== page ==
By Tyson Bruce
The history of boxing is spotted with the presence of fighters whose robust physiques defy the laws of physicality by excelling in the world’s most physically demanding sport. Most famously Tony “Two Ton” Galento, a New York bartender, overcame a grotesquely obese physique to challenge the legendary Joe Louis for the heavyweight crown. He did so by combining a wild brawling style with a total disregard for the Queensbury Rules. These kinds of tales make for colourful anecdotes that enrich the history of modern prizefighting. Most of the time, however, dedication to ones craft—often symbolized by an athletic body—is a necessity for success. This is why Cris Arreola and Bermane Stiverne, despite being thoroughly entertaining, have never been heavyweight champions.
The current heavyweight division serves as living proof that laziness and disrespect just doesn’t jive with the riggers of boxing. In the lower weights fitness is basically inevitable because fighters have to make weight. In the heavyweight division, where the only stipulation in weight is that the fighter weighs two hundred pounds, being in shape becomes a more abstract concept. Today the division is in shambles—filled with overweight, under-trained pretenders that make more runs to Apple Bee’s than around a track. A lack of dedication robs some of the genuinely talented from ever becoming champions but in the case of the vast majority it merely accentuates the gapping lack of talent.
Mike Tyson recently criticized today’s boxers for valuing money over pride, and that securing a safe and easy payday is more important today than being the most feared man on the planet. Wladmir Klitschko, despite being nearly unwatchable, is both well conditioned and talented. That’s bad news for most of today’s heavyweight contenders. In fact, most of them realize this truth well ahead of their thirty-six minutes (or less) in the sun. Alex Leapai, the most recent title challenger stood just six feet tall yet somehow outweighed the 6-7’ champion. How hard did Leapai really train? How much did he really believe he could win?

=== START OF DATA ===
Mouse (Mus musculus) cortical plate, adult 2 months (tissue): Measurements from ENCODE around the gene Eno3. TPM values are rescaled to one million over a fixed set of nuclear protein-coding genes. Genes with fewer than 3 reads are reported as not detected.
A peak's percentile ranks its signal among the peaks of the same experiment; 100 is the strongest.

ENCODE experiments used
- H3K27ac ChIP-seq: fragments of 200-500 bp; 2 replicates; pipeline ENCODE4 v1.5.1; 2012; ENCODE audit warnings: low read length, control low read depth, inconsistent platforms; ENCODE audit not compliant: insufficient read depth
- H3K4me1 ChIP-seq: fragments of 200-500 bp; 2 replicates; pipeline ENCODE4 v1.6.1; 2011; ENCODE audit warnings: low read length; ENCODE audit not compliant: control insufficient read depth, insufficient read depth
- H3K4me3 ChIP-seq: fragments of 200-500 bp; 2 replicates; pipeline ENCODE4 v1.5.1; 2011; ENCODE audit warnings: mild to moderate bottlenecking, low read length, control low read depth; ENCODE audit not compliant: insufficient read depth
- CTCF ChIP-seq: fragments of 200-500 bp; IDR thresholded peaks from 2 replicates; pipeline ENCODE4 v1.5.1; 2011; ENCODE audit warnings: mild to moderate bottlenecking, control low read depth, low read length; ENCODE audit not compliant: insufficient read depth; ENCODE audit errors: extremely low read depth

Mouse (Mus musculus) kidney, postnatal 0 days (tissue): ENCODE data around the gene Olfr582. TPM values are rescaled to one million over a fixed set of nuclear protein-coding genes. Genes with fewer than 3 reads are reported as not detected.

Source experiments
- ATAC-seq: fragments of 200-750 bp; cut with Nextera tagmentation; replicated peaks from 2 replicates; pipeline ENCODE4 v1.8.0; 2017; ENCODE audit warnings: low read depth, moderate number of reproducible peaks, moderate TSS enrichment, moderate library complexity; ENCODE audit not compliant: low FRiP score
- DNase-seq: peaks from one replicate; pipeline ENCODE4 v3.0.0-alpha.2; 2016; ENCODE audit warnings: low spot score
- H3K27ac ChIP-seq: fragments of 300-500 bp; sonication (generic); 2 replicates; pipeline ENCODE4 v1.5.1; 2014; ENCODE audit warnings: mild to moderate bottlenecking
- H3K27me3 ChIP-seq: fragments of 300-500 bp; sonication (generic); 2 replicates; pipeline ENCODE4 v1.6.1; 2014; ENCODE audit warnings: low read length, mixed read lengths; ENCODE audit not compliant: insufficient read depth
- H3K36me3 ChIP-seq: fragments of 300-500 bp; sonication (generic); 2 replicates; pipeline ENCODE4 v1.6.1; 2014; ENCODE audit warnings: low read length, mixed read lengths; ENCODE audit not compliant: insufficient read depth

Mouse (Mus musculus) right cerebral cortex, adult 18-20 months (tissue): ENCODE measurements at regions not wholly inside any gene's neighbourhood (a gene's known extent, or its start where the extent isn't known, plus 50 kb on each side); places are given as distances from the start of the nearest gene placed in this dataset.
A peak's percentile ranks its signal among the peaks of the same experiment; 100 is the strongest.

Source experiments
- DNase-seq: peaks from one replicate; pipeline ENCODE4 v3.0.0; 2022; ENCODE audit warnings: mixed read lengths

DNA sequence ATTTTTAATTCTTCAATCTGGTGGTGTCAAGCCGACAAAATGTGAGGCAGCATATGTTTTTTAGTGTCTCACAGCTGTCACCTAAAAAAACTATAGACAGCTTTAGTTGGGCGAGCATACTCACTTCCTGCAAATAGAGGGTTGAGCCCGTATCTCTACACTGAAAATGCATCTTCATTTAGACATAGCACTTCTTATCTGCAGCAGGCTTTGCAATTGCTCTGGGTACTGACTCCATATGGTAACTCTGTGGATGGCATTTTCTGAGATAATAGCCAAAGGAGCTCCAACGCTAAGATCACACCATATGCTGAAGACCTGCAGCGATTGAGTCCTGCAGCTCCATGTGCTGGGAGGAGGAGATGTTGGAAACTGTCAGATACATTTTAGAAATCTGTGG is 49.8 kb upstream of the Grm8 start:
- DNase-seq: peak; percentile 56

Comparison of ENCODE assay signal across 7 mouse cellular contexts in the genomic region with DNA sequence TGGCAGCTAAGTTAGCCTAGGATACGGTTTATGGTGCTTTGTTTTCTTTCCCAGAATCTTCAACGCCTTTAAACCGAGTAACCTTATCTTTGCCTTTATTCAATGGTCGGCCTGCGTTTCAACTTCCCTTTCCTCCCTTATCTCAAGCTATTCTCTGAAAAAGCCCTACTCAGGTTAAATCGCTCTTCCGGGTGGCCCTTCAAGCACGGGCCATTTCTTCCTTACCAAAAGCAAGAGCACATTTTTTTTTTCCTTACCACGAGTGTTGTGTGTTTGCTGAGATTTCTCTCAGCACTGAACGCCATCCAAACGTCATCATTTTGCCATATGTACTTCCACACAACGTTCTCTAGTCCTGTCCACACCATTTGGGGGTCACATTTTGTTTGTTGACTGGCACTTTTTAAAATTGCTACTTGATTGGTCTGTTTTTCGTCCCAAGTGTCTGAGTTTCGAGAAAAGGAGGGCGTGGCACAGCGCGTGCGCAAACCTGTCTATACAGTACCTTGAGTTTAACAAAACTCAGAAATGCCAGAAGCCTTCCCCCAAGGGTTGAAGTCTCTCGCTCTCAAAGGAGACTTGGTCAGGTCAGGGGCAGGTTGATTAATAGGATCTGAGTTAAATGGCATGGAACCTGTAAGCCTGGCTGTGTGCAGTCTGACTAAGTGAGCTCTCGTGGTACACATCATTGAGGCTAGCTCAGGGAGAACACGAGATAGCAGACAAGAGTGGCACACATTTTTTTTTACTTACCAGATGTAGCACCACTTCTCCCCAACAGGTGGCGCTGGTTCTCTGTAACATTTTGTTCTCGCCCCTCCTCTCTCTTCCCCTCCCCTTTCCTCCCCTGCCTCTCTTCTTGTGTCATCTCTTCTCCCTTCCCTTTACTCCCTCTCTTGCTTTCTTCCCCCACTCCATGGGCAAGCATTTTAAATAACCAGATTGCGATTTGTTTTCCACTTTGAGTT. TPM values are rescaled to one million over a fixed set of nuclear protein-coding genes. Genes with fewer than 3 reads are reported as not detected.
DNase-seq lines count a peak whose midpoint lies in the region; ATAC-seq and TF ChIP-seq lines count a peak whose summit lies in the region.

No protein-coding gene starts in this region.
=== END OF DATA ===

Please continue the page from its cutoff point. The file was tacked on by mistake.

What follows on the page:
Klitchko’s eternal curse is that the two best fighters that he’s beaten in his entire career were Tony Thompson and Chris Byrd. Would those guys have even been top ten contenders in any other decade in the division’s history? My guess is likely not. If he fought like George Foreman or talked like Ali then this might not be a problem, but he does not. Despite being clean cut and white, usually winning attributes for American sports fans, people outside of Europe just don’t give a damn about him. The ratings for his last fight on ESPN peaked at just 400,000 viewers, which is less than half of what the average program does in that time slot. His anonymity has made the heavyweight title all but extinct—boxing’s tragic version of the lost buffalo.
Bermane Stiverne and Chris Arreola are victims of the first stipulation. Both are fluent combination punchers, athletically inclined and posses a well-seasoned amateur background. They have become top contenders strictly on the basis of their talent and experience. The negative is that their chronic binge eating, erratic training and lack of focus almost cancels out all of their best attributes. It’s caused Stiverne, 23-1-1-(20), to be chronically inactive and an inconsistent performer. One fight he’s beating the living daylights out of Chris Arreola and another he’s losing a majority decision to some guy named Charles Davis. Arreola’s near constant battle of the bulge is the stuff of legends in the boxing community. He’s shown up out of shape so many times, that despite being one of the hardest punching and exciting heavyweights, he’s been written off by most boxing experts.
It’s telling that in a highly anticipated match between two of the divisions most exciting fighters, weight is the most talked about issue. In all likelihood the guy who trained the most will win the fight. The first time around that was Bermane Stiverne. The stakes will be much higher this time, as an alphabet title belt will be in the line—making the winner become a prize pig in the world of boxing. For Arreola, 36-3-0-(31), it’s ‘do or die’ time, as one more failed opportunity could be the death nail in his career. A loss would likely single the long and painful journey from contender to gatekeeper. The best-case scenario is that both men realize the importance of the moment and bring the best of themselves to the table. If that happens we will have a good old fashioned heavyweight throw down—something that used to be commonplace but now seems like an old fashioned proposal.